Stockdale was a prisoner of war in Vietnam for seven-and-a-half years. Before meeting with the legendary soldier and statesman, Collins read Stockdale’s memoir and found its grim details hard to bear, despite his knowledge that Stockdale’s later life was happy. Collins wondered, “If it feels depressing for me, how on earth did he survive when he was actually there and did not know the end of the story?” (Emphasis in the original.)
When he posed that question to the admiral, Stockdale answered: “I never lost faith in the end of the story. I never doubted not only that I would get out, but also that I would prevail in the end and turn the experience into the defining event of my life, which, in retrospect, I would not trade.”
Collins asked him about the personal characteristics of prisoners who did not make it out of the camps. “The optimists,” he replied. “Oh, they were the ones who said, ‘We’re going to be out by Christmas.’ And Christmas would come, and Christmas would go. Then they’d say, ‘We’re going to be out by Easter.’ And Easter would come, and Easter would go. And then Thanksgiving, and then it would be Christmas again. And they died of a broken heart … This is a very important lesson. You must never confuse faith that you will prevail in the end—which you can never afford to lose—with the discipline to confront the most brutal facts of your current reality, whatever they might be.”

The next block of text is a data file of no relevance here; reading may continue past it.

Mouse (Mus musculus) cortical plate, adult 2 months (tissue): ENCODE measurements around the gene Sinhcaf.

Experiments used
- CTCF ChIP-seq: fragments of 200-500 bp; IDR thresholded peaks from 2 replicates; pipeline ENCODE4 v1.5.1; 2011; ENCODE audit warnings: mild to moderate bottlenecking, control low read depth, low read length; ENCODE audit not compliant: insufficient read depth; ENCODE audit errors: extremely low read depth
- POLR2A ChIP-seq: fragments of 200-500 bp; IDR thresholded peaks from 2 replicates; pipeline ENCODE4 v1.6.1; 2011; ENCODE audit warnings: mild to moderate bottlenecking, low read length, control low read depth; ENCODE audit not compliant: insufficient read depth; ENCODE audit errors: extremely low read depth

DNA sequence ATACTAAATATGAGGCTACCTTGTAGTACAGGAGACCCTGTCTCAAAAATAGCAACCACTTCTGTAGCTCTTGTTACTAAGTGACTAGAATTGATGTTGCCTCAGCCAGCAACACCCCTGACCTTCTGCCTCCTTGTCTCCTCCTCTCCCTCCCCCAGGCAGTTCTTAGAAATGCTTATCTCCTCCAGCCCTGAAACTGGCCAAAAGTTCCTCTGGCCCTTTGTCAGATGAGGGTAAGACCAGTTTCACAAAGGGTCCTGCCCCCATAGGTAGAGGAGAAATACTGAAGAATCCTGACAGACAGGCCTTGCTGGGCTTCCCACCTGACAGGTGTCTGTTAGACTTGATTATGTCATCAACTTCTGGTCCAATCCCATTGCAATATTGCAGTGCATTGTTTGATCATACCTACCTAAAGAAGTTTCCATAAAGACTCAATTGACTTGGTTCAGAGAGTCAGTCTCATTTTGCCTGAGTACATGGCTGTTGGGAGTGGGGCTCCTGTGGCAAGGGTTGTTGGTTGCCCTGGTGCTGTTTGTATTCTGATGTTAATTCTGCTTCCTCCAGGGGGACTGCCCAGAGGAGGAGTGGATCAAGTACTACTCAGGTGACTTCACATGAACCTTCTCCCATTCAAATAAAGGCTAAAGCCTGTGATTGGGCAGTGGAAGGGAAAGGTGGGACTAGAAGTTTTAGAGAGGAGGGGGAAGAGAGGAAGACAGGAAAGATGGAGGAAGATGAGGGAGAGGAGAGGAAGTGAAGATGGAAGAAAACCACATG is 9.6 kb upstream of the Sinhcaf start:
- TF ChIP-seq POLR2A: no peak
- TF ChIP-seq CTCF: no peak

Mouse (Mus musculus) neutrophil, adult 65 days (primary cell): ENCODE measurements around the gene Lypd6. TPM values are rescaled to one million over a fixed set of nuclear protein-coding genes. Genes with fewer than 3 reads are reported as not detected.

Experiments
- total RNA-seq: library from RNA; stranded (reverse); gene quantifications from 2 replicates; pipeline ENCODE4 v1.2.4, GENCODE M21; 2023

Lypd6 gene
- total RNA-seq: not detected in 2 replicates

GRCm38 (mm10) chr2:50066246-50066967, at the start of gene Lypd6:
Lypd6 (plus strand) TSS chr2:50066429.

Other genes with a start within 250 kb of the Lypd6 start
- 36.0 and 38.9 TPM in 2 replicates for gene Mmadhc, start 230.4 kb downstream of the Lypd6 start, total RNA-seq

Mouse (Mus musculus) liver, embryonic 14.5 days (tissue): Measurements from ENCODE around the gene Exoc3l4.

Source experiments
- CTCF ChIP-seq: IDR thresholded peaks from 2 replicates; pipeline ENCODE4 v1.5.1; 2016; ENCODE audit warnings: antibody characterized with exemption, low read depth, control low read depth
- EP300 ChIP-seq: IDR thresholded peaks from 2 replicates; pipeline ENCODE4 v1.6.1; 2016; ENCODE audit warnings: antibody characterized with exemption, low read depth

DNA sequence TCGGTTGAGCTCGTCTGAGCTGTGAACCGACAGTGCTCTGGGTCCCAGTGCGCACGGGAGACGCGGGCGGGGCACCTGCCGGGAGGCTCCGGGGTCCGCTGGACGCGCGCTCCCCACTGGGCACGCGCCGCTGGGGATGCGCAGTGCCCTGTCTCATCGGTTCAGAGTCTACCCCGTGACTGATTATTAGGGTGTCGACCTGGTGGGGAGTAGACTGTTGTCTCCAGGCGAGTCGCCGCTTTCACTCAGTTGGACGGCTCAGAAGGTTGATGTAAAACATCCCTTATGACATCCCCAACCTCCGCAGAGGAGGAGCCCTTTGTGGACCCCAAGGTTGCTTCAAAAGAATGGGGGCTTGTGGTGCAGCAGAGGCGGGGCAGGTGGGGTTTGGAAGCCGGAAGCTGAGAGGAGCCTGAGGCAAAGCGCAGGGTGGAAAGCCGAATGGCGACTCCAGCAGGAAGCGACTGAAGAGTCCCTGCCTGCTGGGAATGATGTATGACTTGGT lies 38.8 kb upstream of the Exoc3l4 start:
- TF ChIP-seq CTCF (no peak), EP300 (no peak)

This formulation became known as the Stockdale Paradox. The admiral elaborated further on the concept when, at a West Point graduation, he was asked if he dwelt on the end of his imprisonment to sustain him, or if he lived day to day?